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How is Teach Your Monster to Read Educational?

By Alison Kelly and Angela Colvert - experts in English Education from the University of Roehampton.

How do children learn from the game?

When learning to read and write, children have to learn to crack the alphabetic code which means understanding that the symbols on the page (letters) relate to sounds. In order to decode they need the skill of blending the sounds together when reading. When spelling, they need the skill of splitting the word into its sounds (segmenting) and representing these with letters.

Teach your Monster to Read: First Steps offers a wonderful opportunity for children to practise these skills. The game challenges them to explore a fictional world and to complete a series of enjoyable challenges.

These challenges offer many opportunities for the children to develop their listening skills as they match letters to sounds. The game also models the process of blending and provides opportunities for children to listen to words and practise segmenting.

Of course, reading is about far more than decoding. It is about pleasure and opening up whole new worlds for children as they immerse themselves in stories. Whilst the focus of this game is on phonics, its imaginative and engaging context offers an enjoyable and exciting adventure in which to practise new found skills learnt in school.

More about Systematic Synthetic Phonics

The teaching of phonics has featured in the primary curriculum for many years. The current government places huge importance on the necessity to teach children using ‘systematic synthetic phonics’ as the prime approach. The term ‘systematic’ refers to the fact that children should be taught the relationship between sounds and letters through a step-by-step scheme such as Letters and Sounds, a free resource produced by the previous government that is used in many schools. The term ‘synthetic’ refers to the process by which sounds are blended together when reading (synthesised).

I was stunned to see how much they enjoyed this. It blew me away.

Matt Lovegrove, Cippenham Primary School

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Why Play?

  • Covers letters and sounds to reading full sentences.
  • Designed in collaboration with leading academics.
  • Computer version is 100% free.

FAQ

Why is the computer version free?

The game has been funded by the Usborne Foundation, a charity set up to support initiatives to develop early literacy.

Our mission is to help as many children learn to read as possible. The computer version is 100% free and we put profits from the app back into the Usborne Foundation, to continue to create new and exciting ways for children to learn.

The charity was founded by Peter Usborne MBE and his children, Nicola and Martin, one of the world’s leading children’s book publishing companies and Children’s Publisher of the Year 2012. He was previously one of the founders of the magazine Private Eye.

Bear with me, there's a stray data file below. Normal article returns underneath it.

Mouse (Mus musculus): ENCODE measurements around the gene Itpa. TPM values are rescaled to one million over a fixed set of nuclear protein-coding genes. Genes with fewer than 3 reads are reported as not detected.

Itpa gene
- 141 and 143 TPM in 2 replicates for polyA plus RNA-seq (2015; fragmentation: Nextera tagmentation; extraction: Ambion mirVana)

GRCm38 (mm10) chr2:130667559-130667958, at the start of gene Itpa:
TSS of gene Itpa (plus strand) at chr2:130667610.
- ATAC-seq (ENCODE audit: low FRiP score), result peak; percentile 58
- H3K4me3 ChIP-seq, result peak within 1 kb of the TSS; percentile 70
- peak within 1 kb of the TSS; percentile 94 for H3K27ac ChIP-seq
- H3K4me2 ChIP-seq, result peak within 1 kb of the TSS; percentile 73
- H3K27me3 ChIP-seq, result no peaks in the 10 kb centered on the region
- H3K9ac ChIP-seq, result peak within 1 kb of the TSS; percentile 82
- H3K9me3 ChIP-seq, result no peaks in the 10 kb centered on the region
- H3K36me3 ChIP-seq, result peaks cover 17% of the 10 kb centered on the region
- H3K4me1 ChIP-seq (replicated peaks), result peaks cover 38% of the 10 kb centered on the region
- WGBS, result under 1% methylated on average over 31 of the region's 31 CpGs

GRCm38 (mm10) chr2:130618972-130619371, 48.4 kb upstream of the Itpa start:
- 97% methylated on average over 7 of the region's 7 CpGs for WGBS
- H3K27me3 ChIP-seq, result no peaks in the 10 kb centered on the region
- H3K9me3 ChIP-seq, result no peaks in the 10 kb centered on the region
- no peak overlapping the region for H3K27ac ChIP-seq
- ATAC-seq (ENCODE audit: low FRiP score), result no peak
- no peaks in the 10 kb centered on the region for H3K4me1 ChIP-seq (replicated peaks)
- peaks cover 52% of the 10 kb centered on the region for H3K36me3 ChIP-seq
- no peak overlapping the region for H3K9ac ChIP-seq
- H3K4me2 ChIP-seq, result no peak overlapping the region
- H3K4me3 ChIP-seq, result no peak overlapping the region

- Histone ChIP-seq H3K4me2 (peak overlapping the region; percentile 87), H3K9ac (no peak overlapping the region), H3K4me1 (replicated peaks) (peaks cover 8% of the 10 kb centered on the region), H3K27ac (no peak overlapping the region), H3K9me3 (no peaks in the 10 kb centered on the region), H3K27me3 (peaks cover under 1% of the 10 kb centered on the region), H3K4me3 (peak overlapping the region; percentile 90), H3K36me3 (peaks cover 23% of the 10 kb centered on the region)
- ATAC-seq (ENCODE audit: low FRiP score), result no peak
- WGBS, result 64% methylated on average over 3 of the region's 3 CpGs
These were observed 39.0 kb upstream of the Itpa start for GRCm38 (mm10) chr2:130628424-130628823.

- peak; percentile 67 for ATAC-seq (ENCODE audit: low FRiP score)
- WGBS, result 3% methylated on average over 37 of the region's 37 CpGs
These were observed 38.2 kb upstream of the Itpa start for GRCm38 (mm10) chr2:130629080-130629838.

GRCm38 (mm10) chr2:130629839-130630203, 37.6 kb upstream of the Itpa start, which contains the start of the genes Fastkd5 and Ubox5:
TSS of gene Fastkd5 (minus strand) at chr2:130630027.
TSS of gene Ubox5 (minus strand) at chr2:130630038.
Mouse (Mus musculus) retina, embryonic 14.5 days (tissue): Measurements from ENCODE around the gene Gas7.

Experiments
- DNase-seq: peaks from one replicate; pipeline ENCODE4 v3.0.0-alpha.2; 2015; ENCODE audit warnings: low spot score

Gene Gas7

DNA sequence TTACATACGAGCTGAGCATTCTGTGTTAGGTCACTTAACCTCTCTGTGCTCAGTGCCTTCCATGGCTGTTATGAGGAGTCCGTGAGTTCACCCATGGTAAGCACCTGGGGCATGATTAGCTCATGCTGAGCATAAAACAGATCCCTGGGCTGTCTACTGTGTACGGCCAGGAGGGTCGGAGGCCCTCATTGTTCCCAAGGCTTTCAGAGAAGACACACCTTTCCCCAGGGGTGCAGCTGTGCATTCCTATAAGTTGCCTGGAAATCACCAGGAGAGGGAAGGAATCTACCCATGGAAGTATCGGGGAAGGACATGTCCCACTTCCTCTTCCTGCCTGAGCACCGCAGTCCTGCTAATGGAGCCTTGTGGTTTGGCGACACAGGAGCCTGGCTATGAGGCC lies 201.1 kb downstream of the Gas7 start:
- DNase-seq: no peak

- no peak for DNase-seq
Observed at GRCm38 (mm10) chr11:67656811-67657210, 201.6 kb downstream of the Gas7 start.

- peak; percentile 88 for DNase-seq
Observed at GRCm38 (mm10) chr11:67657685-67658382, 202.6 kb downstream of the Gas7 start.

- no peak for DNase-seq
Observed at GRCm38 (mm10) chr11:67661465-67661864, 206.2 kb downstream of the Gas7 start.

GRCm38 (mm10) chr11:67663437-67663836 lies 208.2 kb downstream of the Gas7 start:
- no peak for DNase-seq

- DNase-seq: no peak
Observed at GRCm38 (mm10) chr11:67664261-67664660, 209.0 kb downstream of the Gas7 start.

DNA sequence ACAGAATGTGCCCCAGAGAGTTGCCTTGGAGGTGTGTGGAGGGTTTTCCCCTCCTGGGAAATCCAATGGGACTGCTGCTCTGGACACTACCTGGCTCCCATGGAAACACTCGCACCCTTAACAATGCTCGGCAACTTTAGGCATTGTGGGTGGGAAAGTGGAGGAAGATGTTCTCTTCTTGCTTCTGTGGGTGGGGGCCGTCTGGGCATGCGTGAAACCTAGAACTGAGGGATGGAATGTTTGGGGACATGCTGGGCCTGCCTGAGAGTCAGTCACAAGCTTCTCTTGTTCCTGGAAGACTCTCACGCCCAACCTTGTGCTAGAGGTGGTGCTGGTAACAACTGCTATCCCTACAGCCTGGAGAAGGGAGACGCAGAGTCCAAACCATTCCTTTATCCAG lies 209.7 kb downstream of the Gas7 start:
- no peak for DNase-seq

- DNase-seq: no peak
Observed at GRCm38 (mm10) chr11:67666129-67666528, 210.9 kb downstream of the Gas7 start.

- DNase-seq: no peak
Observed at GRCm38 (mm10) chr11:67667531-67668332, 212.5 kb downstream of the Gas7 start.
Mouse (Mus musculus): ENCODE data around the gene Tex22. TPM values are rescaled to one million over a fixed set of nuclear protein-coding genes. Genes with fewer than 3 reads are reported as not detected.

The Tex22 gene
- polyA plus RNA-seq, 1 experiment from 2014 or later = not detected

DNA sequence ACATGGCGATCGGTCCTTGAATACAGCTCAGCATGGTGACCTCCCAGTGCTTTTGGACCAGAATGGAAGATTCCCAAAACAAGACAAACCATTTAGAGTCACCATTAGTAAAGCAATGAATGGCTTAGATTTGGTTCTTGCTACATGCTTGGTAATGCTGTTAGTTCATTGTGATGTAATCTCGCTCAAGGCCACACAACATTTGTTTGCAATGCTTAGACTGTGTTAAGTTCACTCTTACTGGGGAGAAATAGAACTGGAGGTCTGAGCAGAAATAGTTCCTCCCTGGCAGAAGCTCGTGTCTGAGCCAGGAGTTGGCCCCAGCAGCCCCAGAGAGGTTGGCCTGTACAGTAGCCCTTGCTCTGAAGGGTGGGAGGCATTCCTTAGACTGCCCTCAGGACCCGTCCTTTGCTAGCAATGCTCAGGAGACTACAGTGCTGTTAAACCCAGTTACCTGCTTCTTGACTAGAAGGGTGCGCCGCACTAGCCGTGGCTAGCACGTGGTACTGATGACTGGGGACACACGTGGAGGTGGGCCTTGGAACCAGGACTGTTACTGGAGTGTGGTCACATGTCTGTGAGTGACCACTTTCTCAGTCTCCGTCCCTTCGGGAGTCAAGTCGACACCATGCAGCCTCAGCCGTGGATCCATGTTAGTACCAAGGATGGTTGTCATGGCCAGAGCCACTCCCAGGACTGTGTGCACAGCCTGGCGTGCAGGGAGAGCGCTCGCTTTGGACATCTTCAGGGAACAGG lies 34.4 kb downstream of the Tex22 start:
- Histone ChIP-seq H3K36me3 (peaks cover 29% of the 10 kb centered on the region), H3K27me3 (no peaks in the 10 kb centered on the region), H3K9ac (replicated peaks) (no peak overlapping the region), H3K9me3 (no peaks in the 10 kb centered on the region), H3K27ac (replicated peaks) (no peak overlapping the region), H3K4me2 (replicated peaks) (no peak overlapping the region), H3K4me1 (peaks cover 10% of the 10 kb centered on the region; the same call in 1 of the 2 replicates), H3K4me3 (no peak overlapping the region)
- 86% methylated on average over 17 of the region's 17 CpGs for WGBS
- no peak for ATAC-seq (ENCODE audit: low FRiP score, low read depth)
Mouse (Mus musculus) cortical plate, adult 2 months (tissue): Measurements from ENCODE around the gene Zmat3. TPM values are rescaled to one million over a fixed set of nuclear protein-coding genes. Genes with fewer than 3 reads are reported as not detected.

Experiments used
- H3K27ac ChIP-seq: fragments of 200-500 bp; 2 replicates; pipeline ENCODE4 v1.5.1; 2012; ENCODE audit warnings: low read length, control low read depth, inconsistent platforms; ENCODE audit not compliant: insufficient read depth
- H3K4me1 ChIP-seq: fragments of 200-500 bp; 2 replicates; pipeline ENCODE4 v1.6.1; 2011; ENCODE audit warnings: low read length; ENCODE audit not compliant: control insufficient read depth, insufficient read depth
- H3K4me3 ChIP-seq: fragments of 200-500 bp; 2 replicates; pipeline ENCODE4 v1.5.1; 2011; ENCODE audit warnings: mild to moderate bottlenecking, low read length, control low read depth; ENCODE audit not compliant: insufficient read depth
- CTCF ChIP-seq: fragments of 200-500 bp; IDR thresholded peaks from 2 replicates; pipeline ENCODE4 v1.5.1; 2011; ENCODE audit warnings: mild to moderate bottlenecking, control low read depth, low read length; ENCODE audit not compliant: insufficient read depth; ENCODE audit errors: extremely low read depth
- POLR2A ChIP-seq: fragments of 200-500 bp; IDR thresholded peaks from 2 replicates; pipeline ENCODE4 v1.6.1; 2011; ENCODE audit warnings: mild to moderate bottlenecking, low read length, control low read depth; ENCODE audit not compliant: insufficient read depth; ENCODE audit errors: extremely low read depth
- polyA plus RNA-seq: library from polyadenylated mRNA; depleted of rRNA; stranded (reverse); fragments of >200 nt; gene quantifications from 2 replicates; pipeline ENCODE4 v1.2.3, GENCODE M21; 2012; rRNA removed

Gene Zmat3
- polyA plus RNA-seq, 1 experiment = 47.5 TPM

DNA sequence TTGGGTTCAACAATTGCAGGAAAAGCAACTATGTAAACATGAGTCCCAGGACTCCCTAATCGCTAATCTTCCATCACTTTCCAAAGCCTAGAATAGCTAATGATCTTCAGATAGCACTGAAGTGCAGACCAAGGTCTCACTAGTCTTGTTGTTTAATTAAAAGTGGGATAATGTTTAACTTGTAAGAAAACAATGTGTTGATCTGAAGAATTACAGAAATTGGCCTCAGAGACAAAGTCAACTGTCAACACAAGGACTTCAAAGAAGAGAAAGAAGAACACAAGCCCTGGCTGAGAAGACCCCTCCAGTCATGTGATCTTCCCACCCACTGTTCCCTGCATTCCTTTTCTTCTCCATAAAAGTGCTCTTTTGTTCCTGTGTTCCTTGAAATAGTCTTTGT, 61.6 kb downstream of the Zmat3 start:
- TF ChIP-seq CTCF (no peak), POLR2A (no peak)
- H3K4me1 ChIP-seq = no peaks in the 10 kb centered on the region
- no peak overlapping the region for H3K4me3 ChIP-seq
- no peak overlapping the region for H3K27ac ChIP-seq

What age is it for?

The game is for children in the first stages of learning to read, or for older children who need a bit more practice. Read more details about the three games.

How do children learn from the game?

The game takes children on a magical journey, meeting colourful characters along the way and collecting fantastic rewards. When children are engaged, they’re motivated to learn.

As they progress, they rehearse a range of essential reading skills; matching letters to sounds, blending, segmenting, tricky words and reading full sentences.

Find out exactly what the game covers.

Will it work on my device?

The game runs on any normal laptop or desktop computer (including Apple Macs) and the app works on iPhone, iPad, Android and Kindle tablets.

Who are The Usborne Foundation?

Peter Usborne is the founder and Managing Director of Usborne Publishing, one of the world’s leading children’s book publishing companies and Children’s Publisher of the Year 2012. He was previously one of the founders of the magazine Private Eye, and was recently awarded an MBE for services to publishing.

Testimonials

"I was stunned to see how much they enjoyed this. It blew me away."

Matt Lovegrove,
Cippenham Primary School

"The kids absolutely love this game - and they're learning!"

John Hole,
Wray Common Primary School

"This is a fun and engaging way to help your child learn to read. My son warmed to the game quickly and didn't want to stop playing it!"

Sarah Fox,
mum to Leon aged 5

This is a fun and engaging way to help your child learn to read. My son warmed to the game quickly and didn't want to stop playing it!

Sarah Fox, mum to Leon aged 5

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